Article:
August 30th 2002

The Butterfly

Paque was a rat. When pigs grew wings Paque would spin a cocoon like the butterflies. He would sleep in it and emerge transformed. He would, in his younger days, watch the caterpillars climb into them in the spring and then wait until they came back with better names. He would marvel at the perfection of their lives, being that they were all given second chances. That they were born again with wings enough to carry them far off into the possibilities of a greater world. But Paque was a rat. A rat that lived with a great many other rats. When pigs grew wings Paque would fly away. Because if pigs could fly then surely they'd let a rat.

There was a war once. A war that was fought amongst men about something that no one can rightly recall. Prone to squabbling, it didn't come as that big a surprise to anyone else. The way the dogs tell it, it was as if the humans had been looking to do away with themselves. The way the dogs tell it, they were too disenfranchised with themselves to do away with anything but. So they blew themselves up. They set upon the world, year after year, a terrible shaking. A shaking of the land and the trees and the oceans. And, after years of drawing lines and daring themselves to cross them, they finally set about inventing clouds that could choke the air out of their lungs. A choking so great that none of them, not one, survived. The dogs tell it the best being that they were, at one point, the best of friends. How the clouds did not kill the animals is anyone’s guess. Science is a thing born of men. And with them it went.

Mind you, this was all eons before Paque was born and long before the Great Fight against the upper mammals. Paque's grandfather used to go on about hearing tales about men from the dogs that he fought with during the Great Fight. He would tell Paque and his brothers that men were ignorant creatures and that it was just a matter of time before they destroyed themselves. That was why Paque's grandfather fought with the others against the upper mammals. Because they were the next closest thing to men. So Paque's grandfather and all of his friends and brothers went off one day to fight them. Some of them died and some of them didn’t. That's the way of fights, some do and some don't. The reasons for such allegiances are often lost on the majority when they are in the midst of it. Once there they wonder what possessed them to think it romantic or honorable in the first place. Paque’s grandfather lost a leg fighting for something that would prove to lead to the loss of something far greater. When Paque was very little his father was taken away in the middle of the night. The Terribles knocked on the front door and asked him to go with them. They assured Paque's mother and grandfather that he would be home by morning. Paque's father told them that everything would be all right. But when the morning came Paque's father did not return. And he never would.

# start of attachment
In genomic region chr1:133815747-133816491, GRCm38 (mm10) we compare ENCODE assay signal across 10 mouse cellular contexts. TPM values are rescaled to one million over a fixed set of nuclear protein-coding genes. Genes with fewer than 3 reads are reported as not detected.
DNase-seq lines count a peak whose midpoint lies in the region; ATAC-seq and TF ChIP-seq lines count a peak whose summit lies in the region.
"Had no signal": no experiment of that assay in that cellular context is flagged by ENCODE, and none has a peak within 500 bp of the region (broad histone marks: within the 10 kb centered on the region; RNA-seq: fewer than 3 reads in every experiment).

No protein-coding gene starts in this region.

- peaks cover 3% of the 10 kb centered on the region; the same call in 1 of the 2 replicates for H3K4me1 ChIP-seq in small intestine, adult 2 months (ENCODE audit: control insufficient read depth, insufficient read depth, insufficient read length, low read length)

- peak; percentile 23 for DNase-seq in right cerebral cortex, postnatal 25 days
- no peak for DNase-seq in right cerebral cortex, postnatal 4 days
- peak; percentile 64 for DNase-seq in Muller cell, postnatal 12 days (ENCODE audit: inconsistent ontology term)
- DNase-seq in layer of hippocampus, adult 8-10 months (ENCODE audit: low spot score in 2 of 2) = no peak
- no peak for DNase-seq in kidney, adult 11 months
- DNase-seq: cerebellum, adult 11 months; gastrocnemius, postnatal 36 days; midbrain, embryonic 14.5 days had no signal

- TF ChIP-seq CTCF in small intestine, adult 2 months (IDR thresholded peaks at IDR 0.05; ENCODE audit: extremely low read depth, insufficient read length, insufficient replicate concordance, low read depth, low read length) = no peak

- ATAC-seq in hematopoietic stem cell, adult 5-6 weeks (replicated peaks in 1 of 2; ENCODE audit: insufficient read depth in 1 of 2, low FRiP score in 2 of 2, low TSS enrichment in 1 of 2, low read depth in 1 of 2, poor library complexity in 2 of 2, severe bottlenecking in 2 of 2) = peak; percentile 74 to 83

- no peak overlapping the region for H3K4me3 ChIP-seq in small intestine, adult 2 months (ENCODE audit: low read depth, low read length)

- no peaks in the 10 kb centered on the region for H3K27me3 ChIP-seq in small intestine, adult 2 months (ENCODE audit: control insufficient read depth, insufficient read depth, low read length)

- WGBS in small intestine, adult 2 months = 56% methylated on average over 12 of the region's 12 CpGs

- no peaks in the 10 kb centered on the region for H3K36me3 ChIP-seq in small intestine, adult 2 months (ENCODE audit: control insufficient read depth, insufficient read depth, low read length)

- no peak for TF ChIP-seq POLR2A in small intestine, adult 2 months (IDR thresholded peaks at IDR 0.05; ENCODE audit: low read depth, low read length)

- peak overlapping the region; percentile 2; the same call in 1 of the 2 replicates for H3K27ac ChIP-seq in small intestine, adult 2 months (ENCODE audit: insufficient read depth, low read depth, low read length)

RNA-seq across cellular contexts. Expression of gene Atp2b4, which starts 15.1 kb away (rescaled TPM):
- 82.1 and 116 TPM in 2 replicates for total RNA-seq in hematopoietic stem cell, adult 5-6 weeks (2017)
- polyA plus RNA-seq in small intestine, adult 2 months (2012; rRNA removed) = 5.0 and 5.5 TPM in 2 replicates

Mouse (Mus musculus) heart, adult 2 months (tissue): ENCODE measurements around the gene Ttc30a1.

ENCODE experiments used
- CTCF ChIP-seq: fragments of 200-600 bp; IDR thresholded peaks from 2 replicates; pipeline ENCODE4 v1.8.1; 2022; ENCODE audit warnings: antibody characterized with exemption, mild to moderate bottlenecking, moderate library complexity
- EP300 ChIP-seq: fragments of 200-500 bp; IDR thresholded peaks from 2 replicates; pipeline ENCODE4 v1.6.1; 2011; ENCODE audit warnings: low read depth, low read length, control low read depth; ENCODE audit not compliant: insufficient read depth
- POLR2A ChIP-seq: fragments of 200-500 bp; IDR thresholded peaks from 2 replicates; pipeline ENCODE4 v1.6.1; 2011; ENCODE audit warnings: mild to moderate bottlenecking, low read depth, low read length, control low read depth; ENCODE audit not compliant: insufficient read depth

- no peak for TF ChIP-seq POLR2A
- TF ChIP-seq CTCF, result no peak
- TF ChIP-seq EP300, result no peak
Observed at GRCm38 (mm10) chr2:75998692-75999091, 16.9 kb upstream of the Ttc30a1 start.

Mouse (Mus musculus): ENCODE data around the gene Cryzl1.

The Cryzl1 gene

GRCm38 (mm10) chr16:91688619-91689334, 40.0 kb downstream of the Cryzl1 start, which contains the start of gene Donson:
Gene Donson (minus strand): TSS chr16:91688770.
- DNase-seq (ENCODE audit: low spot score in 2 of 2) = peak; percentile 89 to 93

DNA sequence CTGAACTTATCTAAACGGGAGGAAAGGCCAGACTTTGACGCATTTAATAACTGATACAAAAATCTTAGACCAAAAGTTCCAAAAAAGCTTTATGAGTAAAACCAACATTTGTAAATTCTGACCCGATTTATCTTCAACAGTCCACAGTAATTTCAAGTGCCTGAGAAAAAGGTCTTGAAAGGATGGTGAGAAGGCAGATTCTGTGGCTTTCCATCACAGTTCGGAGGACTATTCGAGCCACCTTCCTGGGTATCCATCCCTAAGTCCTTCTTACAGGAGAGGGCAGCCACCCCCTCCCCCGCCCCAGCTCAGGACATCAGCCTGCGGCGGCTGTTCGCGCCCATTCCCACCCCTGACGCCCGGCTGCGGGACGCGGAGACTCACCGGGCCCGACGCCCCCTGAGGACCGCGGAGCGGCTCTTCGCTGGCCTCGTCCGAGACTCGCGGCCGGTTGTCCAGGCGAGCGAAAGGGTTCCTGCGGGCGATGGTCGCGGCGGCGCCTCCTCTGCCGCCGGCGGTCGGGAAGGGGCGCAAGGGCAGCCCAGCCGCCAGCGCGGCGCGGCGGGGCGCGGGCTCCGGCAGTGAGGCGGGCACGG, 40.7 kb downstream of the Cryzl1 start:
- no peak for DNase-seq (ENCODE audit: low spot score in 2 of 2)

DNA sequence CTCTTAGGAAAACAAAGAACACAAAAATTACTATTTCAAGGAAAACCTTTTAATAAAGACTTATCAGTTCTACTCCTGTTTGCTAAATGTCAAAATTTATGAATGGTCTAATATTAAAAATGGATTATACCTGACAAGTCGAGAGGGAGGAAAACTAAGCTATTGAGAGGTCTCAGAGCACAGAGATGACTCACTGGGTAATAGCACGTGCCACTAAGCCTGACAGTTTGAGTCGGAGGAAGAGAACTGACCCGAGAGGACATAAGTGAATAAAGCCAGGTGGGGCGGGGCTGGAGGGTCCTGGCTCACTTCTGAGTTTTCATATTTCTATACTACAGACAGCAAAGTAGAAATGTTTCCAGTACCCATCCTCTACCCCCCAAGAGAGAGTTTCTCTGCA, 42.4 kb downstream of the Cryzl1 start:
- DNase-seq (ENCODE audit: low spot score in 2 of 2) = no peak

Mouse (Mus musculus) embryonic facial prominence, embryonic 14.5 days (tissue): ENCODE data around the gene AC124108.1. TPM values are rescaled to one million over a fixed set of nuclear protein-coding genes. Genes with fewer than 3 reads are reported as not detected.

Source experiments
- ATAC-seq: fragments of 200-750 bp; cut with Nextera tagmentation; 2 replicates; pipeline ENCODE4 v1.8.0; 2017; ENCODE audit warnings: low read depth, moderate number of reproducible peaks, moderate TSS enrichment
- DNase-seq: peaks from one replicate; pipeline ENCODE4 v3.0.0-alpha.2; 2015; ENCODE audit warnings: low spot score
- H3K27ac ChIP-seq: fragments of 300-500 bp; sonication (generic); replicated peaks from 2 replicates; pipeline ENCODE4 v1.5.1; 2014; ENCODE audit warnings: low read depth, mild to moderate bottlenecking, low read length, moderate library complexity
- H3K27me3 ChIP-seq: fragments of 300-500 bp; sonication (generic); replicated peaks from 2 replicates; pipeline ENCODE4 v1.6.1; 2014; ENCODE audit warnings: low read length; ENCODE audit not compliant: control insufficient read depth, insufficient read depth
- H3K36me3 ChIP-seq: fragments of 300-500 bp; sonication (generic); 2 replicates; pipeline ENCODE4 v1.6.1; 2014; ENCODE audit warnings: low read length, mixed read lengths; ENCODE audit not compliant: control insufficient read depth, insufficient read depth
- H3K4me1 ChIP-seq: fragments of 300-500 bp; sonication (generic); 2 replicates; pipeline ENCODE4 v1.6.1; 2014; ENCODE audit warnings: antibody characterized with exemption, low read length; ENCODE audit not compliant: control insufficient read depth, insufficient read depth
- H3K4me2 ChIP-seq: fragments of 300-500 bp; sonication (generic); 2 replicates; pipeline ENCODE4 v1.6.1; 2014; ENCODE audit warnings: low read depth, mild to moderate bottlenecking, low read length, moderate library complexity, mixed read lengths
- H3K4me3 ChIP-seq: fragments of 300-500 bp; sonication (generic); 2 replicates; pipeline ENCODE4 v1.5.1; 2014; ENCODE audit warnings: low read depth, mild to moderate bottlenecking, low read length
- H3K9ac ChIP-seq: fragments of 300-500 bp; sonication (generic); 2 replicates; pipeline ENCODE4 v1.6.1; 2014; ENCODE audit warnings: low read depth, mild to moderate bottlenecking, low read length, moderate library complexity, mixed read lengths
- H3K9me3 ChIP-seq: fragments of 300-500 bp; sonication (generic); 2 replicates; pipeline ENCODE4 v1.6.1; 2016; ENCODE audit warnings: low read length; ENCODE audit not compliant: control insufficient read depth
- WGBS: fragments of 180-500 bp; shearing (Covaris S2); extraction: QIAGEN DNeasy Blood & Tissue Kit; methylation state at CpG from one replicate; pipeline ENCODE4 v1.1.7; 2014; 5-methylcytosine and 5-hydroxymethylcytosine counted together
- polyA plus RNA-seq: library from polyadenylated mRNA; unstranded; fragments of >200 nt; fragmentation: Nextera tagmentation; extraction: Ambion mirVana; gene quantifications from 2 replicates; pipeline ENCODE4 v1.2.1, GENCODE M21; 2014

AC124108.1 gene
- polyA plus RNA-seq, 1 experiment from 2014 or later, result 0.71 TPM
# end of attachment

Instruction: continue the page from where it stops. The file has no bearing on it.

After his father had been taken away, Paque would day dream that he had spun a cocoon, that he was sleeping. That one day his father would return to them with hopeful wings as proof that all was not lost. So for some years Paque would, from time to time, look up at the sky and wonder. But in the sky he would find nothing. Not a single pig.

Even a rat can think up something to say. Maybe even something worth hearing. The fodder of the world rarely comes up with anything beyond grunts of yes and no and excitability. But once in a while one of them might think up something to say. Even a rat. The world is drowning in the courageous inner monologues of those that march to their own drummers and all that. But generally things are quiet. Mistakes are made all round, leaving the majority bitter and safe within the bosoms of their discontent. For rats such as Paque’s grandfather it was best to see the world as the mistake of those who took a good idea and made it bad. The fact that Paque’s grandfather didn’t realize that the idea was bad to begin with wasn’t his fault. It’s nobody’s fault when it comes right down to it. It’s just one of those things that you find yourself unable to remember with any clarity. Which came first? The bad idea? Or you befallen by it?

The Assassin

Being that it was a Sunday, Peewit knew that Levin would be in a foul mood. Sundays were particularly stressful for the old dog as it was the day when new recruits arrived and did their best to impress Levin. Being that Peewit had been the principle dealer of dread for so many years, Levin liked to taunt him by reminding him of the reality of his situation. The rules were simple. When Peewit was replaced he would be killed. He knew too much and was therefore a liability. So he lived his life in fear. Strange for a creature that had dealt in terror for most of it. Every day was an exercise in his own hypocrisy. He terrorized others in an attempt to abate his own.

Walking down the hall Peewit stopped to peer out an opening in one of the crumbling walls. Out past the mounds of debris and carcasses stretched the green folds of a forest. In contrast to the bleak walls and damp interiors of The Massive, the forest loomed in Peewit’s mind as something that beckoned some past notion of his breeding. That there was a time when dogs such as him ran through that forest, their tongues hanging freely out of the sides of their mouths, slobber slipping off into the wind. In all his years at The Massive Peewit had never been in that forest. Levin forbade it. It was a place reserved for birds. And being a dog named after a bird was not good enough. And even then, Levin had given him that too. The name feared above all names. The Terrible Peewit.

Despite the stress that his position brought, Peewit admitted to himself that there were others far worse off. For all those dogs that arrived on Sundays only one of them would get a posting. The rest got death. In all, Peewit had one hundred and thirty six other dogs working under him. One hundred and thirty six younger, stronger dogs that all coveted his position relentlessly. The only thing that kept Peewit safe was his name and the legendary cruelty that came with it. For no other creature in the world had taken more life than Peewit. Not one. It had taken him most of his life to come to terms with what he was. On that Sunday Peewit finally had. And in doing so realized that he would be killed.